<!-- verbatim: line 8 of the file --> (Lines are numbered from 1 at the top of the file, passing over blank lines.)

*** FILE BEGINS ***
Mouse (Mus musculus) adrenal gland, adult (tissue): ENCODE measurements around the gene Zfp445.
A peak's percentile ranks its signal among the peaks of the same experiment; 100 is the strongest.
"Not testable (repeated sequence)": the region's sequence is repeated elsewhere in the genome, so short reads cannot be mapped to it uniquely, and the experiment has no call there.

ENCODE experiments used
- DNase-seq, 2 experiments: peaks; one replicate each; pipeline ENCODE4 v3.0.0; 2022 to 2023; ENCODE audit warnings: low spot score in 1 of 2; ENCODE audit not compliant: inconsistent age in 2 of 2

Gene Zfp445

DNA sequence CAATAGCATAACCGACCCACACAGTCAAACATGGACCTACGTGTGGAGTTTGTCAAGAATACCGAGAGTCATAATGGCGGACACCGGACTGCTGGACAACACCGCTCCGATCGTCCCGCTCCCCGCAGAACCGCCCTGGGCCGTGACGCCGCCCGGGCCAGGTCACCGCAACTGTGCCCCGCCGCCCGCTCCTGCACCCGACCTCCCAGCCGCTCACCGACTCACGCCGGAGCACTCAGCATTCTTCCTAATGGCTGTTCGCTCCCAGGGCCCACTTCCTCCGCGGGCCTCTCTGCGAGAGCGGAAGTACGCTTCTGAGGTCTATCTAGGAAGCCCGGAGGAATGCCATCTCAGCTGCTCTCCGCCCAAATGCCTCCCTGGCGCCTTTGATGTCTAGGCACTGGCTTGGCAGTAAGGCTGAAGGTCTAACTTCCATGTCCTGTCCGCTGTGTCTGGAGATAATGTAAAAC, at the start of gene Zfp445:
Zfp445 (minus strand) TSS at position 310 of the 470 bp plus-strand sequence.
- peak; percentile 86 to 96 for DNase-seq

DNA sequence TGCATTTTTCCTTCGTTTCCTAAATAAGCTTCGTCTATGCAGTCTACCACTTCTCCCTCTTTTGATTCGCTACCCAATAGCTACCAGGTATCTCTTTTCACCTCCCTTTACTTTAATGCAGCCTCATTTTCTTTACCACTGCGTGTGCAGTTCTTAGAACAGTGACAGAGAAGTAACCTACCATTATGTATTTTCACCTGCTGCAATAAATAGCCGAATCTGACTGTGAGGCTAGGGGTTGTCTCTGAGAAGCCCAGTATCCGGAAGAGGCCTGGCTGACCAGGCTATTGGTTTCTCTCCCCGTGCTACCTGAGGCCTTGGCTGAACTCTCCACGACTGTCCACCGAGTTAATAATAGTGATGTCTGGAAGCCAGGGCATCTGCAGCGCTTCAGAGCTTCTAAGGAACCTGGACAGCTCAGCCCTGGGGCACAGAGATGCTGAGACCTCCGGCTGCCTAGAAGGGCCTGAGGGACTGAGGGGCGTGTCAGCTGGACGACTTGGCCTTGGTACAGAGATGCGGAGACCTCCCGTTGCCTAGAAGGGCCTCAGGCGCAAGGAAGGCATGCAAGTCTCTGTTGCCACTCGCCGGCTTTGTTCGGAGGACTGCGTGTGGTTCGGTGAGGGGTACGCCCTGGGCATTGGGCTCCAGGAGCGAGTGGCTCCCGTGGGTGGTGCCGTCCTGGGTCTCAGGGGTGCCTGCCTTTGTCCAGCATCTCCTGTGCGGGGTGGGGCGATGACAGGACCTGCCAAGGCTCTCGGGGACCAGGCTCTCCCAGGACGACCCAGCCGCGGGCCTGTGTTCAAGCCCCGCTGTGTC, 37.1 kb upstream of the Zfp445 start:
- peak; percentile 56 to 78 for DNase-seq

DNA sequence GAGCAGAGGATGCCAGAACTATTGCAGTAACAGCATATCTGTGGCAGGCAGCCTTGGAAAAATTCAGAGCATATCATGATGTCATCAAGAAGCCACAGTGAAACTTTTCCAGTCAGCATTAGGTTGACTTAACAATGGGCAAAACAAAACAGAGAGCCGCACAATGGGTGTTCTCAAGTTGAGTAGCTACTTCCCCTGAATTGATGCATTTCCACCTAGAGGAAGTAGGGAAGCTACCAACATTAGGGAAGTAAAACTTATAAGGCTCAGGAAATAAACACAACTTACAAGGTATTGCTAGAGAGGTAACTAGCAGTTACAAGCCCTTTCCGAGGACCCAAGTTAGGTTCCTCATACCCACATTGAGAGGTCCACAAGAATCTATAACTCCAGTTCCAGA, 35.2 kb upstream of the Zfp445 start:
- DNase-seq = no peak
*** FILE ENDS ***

Zfp445 (minus strand) TSS at position 310 of the 470 bp plus-strand sequence.